She goes on to say that Congress should consider these just average results, when it revises the No Child Left Behind Act.
The article is available here.
Eric Robelen in Education Week’s Curriculum Matters (“What People Are Saying About the PISA Results”, December 8, 2010) includes responses to the PISA results from several people, including U.S. Secretary of Education Arne Duncan; Bob Wise, president of the Alliance for Excellent Education; Randi Weingarten, president of the American Federation of Teachers; Chester E. Finn, Jr. president of the Thomas B. Fordham Institute; Representative George Miller, chair of the U.S. House Education and Labor Committee; Dennis Van Roekel, president of the National Education Association; Jeanne Allen, president of the Center for Education Reform; Mike Shaughnessy, president of the National Council of Teachers of Mathematics; and Michael Cohen, president of Achieve.
To read these responses please visit this page.
State Board of Education: The State Board of Education (SBE), Debbie Cain president, met on December 6 & 7, 2010 at the Ohio School for the Deaf, 500 Morse Road, Columbus, OH.
MEETING ON DECEMBER 6, 2010
EXECUTIVE COMMITTEE REPORT: The Executive Committee, chaired by Debbie Cain, discussed the SBE’s meeting held in conjunction with the Ohio School Boards Association Capital Conference in November 2010. The committee agreed that meeting was well-received, and recommended that the Board hold their November 2011 at the Capital Conference. The Executive Committee also agreed to move the New Board Orientation meeting to February 2011, and recommended that a candidates forum be held during the January 2011 meeting and prior to the election of Board leadership, so that all Board members would have the opportunity to learn more about the candidates for president and vice-president of the Board. The committee also agreed to move the SBE’s retreat to June 5, 6, and 7, 2011 to accommodate NASBE Study Groups. The retreat had been scheduled a week later in June.
ACHIEVEMENT COMMITTEE REPORT: The Achievement Committee, chaired by Mike Collins and Tammy O’Brien, approved a Resolution of Intent to Adopt Amended Rule 3301-11-10, Ed Choice Scholarship, and a Resolution of Intent to Adopt Amended Rules 3301-39-01 through 04, Approval of Nonpublic Schools. The committee also asked that the ODE bring back to the committee information about the implementation of Rule 3301-39-01.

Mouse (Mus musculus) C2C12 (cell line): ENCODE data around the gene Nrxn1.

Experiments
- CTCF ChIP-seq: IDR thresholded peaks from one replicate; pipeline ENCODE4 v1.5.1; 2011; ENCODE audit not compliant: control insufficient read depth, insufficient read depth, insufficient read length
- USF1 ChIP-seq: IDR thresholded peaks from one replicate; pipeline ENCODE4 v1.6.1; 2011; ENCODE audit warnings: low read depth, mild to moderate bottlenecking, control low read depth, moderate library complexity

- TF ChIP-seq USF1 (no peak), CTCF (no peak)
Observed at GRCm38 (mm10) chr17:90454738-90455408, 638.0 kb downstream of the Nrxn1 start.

The committee also received a presentation from Stan Heffner, Associate Superintendent, Center for Curriculum and Assessment, and Matt Cohen, Executive Director, Accountability, about Ohio’s Accountability System for schools and school districts, and some rule changes that will affect the Local Report Card (LRC) for schools next year. The details about these changes will be discussed in the Achievement Committee starting in January 2011.
According to the presentation, a state accountability system for schools has several purposes. It focuses the school’s community on achieving the educational goals of the state and local school/district; provides a process to evaluate the progress that the school/district is making in achieving its goals; provides a way for those who are invested in the school/district, such as tax-payers, community members, parents, to evaluate their investment; and provides a way to gather feedback to make additional decisions and course corrections to achieve goals. Accountability systems also produce unintended consequences, such as when a school district’s accountability rating is used to defeat levies.